For now the town is focusing on education campaigns and ways to create increased public awareness. The newly launched “OKInformation” includes a text-messaging service that will alert mobile subscribers when surf conditions are “red flag” or high risk.

Oak Island also installed new signage prior to the July 4th holiday weekend, warning visitors to refrain from blocking beach accesses; 22 of the 65 are designated for emergency use.

One of the four deaths this year occurred at the beach access on Napier’s street. She said the path is so narrow even a golf cart can’t pass through on a busy day.

Oak Island Water Rescue posted on its social media Memorial Day weekend that the W. 23rd Street beach access was full as they tried to respond to a call in regards to a swimmer in distress. While no vehicles were illegally parked, larger trucks and SUVs extended into access points and prevented the fire department’s wide, paramedic-equipped engine from getting through.

“Fortunately we were able to use a different beach access, without a delay in response, to make our way into the beach. That beach access was almost blocked with parked vehicles as well,” OIWR noted in its post.

The town is in the process of changing the layout of several parking lots in order to ensure there is room for rescue vehicles to pass. 

Town council will make a consideration at its Tuesday meeting to also install white signs with red letters at every access point forewarning against dangerous rip currents. According to the agenda packet, Mayor Pro Tempore Bach is bringing the matter to council due to “the recent tragic incidents,” referring to the four deaths already this season. The agenda also states the town should “redouble efforts to inform visitors of the inherent danger of ocean swimming.”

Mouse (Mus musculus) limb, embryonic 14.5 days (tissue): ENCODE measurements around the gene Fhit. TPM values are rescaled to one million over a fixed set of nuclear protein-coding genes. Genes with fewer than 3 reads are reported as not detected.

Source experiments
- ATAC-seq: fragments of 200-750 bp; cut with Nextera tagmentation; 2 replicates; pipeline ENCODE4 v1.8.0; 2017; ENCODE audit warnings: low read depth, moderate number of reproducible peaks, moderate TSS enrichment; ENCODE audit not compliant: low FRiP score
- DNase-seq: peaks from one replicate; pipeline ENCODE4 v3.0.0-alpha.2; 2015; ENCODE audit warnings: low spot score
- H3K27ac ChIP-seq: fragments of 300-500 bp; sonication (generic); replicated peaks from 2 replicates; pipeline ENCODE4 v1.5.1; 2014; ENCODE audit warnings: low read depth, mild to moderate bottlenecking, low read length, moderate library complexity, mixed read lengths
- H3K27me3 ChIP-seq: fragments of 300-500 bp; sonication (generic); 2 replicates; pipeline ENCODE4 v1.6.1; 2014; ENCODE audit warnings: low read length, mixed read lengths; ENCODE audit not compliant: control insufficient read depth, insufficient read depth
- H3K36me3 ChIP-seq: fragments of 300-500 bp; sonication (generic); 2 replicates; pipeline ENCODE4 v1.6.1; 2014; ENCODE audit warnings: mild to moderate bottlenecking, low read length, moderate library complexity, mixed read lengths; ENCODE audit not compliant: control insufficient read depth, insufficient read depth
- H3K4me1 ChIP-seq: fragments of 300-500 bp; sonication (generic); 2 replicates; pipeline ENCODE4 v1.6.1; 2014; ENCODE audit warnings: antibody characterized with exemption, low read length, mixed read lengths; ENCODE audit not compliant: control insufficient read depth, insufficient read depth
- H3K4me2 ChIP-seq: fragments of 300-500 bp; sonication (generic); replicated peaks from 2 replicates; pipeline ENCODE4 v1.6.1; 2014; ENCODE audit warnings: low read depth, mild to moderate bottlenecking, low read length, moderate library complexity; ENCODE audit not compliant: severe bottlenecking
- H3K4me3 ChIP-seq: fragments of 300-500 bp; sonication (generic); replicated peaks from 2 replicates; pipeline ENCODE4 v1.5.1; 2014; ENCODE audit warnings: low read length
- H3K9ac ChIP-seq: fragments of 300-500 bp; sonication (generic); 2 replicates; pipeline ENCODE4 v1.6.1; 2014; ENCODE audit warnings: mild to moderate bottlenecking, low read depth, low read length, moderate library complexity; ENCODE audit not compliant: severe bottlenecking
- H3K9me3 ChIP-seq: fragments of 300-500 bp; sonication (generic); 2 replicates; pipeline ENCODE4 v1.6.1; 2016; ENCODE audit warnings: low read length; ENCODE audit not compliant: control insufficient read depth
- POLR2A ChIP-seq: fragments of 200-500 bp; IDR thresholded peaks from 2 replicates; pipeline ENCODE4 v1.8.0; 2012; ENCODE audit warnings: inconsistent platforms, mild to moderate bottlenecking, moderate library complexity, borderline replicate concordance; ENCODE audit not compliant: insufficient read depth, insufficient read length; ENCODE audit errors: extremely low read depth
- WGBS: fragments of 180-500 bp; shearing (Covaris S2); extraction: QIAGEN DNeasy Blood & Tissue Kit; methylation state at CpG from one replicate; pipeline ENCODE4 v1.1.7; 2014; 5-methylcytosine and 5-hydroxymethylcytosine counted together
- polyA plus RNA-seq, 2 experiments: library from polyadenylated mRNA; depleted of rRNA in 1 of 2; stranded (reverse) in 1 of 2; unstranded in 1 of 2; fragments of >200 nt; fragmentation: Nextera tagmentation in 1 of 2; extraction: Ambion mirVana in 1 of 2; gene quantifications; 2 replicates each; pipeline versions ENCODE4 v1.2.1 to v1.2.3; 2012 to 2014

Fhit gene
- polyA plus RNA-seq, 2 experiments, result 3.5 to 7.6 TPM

While intended to protect beachgoers, these efforts are not adequate to residents like Napier, particularly since they rely on people noticing, reading, and following visual guides without a lifeguard enforcing them.

Not to mention, the critical response time is incredibly brief when a person is at risk of drowning.

Brunswick County resident Kelly Helbig knows this firsthand.

The Jack Helbig Memorial Foundation worked with Eagle Scout candidate Jackson Enis to install brightly colored rescue cans and life rings on Caswell, a 4-mile stretch at the eastern end of Oak Island. The cans are buoyant, torpedo-shaped rescue devices usually used by lifeguards. (Photo by Kelly Helbig)

She started the Jack Helbig Memorial Foundation (JHMF) after her son drowned in a lake in Brunswick County at only 4 years old. She has made it her mission ever since to educate the public on water safety and drowning prevention.

“In the case of a drowning, every second counts; we don’t have minutes for Ocean Rescue or EMS to respond,” Helbig said.

The JHMF — in collaboration with Southport Rotary and Oak Island Water Rescue — funded $1,800 in signs they installed at public beach accesses on Oak Island. Each displays a QR code leading to a virtual risk flag and a corresponding guide explaining what each flag color means: 

  • Purple means marine pests
  • Geen means low risk with calm conditions
  • Yellow means medium risk with moderate surf
  • Red means high risk with strong currents
  • Two red flags indicate that the water is closed to the public

The JHMF also worked with Eagle Scout candidate Jackson Enis to install brightly colored rescue cans and life rings on Caswell, a 4-mile stretch at the eastern end of Oak Island. The cans are buoyant, torpedo-shaped rescue devices usually used by lifeguards. They aren’t a perfect solution, but they serve as an aid for bystanders who may act as first responders.

“We don’t want to encourage bystanders to run into the water, but 25% of drowning victims were attempting to save someone else,” Helbig said. “If we can have a flotation device available there, then maybe they both have a chance to survive.”